Government officials are trying to unravel what led to Wednesday's Federal Aviation Administration system outage. Although the problem has been traced to a corrupt file in the system, there are speculations it might be a Russian cyber attack. A source familiar with the incident said that the corrupt file was found in the system and backup system of the Federal Aviation Administration.
The FAA flight delays were caused by a malfunction in the digital NOTAM system and its backup due to a corrupt file. This made domestic flights in the United States grounded on Wednesday for the first time since September 11, 2001.
The FAA has commented on the situation, saying they are already investigating the source of the problem and will "take all needed steps to prevent this kind of disruption from happening again." This nationwide incident has created increasing concern among US residents, who think it could be a Russian cyber attack.
A preliminary investigation from the Federal Aviation Administration has a different perspective. They established the problem came from a corrupt file in the digital NOTAM system and its backup. However, they reiterated they are still investigating to unearth more details of what caused the attacks and those involved.
"Our preliminary work has traced the outage to a damaged database file. At this time, there is no evidence of a cyber attack," FAA said.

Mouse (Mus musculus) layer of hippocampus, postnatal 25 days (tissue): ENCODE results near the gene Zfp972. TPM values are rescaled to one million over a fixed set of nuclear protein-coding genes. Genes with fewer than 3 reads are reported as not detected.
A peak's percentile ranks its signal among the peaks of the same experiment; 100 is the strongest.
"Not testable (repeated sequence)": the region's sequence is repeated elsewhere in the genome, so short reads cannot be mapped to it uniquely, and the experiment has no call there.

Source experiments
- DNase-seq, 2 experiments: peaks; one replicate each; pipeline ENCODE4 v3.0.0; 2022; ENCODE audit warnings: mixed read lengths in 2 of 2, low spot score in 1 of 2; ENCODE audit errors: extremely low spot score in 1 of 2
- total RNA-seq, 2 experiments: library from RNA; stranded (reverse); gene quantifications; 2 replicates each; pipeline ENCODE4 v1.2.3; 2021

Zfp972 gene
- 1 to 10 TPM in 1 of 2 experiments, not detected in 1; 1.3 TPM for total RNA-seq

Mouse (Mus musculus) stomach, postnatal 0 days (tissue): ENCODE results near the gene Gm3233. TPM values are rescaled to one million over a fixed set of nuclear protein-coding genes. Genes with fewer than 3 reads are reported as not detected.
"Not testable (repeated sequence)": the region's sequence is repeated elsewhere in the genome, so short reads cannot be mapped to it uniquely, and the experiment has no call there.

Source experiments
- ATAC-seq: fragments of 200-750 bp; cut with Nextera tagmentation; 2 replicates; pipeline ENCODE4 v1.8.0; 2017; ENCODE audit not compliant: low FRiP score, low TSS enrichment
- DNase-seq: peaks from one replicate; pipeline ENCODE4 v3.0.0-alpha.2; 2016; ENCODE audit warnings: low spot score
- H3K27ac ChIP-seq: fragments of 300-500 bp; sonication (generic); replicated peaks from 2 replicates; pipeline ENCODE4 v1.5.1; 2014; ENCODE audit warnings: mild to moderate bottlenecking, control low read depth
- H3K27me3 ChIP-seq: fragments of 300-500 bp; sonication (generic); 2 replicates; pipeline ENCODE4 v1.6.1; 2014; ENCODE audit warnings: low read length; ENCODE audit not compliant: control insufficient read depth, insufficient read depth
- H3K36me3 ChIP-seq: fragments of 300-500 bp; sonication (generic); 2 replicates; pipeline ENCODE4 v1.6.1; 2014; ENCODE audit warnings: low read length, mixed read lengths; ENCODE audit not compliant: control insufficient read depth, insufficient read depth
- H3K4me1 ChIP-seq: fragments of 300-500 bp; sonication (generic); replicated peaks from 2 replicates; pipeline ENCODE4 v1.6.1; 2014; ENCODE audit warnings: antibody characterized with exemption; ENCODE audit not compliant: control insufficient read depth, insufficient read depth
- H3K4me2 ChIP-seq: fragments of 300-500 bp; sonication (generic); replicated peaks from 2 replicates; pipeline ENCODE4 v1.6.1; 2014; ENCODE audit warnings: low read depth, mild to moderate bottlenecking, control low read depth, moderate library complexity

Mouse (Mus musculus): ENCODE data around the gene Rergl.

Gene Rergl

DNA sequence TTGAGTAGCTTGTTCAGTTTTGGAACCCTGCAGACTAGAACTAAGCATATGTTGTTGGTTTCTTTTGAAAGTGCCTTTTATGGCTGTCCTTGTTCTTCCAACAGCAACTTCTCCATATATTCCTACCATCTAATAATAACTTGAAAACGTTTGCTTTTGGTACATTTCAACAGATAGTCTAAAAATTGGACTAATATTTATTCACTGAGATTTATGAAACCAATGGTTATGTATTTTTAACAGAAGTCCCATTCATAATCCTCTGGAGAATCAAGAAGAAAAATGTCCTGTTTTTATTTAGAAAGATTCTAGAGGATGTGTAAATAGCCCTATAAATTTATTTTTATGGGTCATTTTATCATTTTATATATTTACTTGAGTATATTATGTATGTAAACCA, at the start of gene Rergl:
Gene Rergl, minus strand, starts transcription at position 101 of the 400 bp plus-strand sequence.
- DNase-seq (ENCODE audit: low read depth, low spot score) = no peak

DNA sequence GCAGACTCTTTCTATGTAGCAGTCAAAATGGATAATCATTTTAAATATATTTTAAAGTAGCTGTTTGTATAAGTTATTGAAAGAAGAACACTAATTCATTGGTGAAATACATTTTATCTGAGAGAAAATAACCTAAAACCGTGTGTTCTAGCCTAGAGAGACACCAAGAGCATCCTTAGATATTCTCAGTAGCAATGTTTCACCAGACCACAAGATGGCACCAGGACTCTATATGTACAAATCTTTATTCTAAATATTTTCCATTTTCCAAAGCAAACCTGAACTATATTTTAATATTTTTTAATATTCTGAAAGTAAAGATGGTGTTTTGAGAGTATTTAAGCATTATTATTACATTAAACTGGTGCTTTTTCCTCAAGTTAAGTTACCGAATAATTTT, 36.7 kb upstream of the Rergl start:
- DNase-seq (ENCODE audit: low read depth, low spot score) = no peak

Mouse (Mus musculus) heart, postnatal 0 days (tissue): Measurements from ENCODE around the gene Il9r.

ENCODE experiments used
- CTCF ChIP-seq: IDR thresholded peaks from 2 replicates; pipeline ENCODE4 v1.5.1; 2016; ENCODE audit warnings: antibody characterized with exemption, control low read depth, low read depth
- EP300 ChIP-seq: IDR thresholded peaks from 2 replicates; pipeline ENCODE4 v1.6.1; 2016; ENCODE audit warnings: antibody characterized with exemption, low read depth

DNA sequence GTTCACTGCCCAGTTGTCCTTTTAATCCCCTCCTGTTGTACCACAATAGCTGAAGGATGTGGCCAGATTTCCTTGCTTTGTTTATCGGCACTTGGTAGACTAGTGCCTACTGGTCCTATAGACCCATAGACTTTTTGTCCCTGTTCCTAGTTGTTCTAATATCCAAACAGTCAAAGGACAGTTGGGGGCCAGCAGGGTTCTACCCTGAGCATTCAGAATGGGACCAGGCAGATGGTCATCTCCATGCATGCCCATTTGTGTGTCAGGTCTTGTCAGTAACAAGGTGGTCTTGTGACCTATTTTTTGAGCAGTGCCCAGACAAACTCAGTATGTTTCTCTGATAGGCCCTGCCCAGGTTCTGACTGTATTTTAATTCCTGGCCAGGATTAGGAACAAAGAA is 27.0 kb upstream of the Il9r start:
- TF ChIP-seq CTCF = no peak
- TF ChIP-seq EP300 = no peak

What Happened to the Digital NOTAM System?
An unnamed source familiar with the events surrounding the FAA flight delays said the problem started late Tuesday. From the source description, the FAA officials discovered they had a problem with the control system, which could cause issues with air traffic control.
They devised the plan of rebooting the digital NOTAM system so it would not disrupt air traffic control on Wednesday morning. FAA flights were grounded after the digital NOTAM system took time to reboot and function properly.
The central database for all NOTAMs (Notice to Air Missions) nationwide was the system that failed, and it is what helps pilots to make certain decisions while traveling. According to the source, the FAA switched to the backup of the digital NOTAM system and found out they had the same problem. This led to several FAA flight delays.
According to the source, the digital NOTAM system "did come back up, but it wasn't completely pushing out the pertinent information that it needed for safe flight, and it appeared that it was taking longer to do that." It was at 7:30 a.m. ET that officials issued the "FAA flights grounded" order, which stopped domestic departures from leaving.
Digital NOTAM System An Aging Infrastructure
The central database for all NOTAMs (Notice to Air Missions) has been described as an aging infrastructure by an unnamed source after the FAA flights got grounded. The source described the aviation system as an aging infrastructure that has been ignored by the government and needs a total overhaul.
"Because of budgetary concerns and flexibility of budget, this tech refresh has been pushed off. I assume now they're going to actually find money to do it. The FAA's infrastructure is a lot more than just brick and mortar," the anonymous source said.
When the five-year FAA Reauthorization Act signed in 2018 expires later this year, Congress will revisit investments in the aviation sector.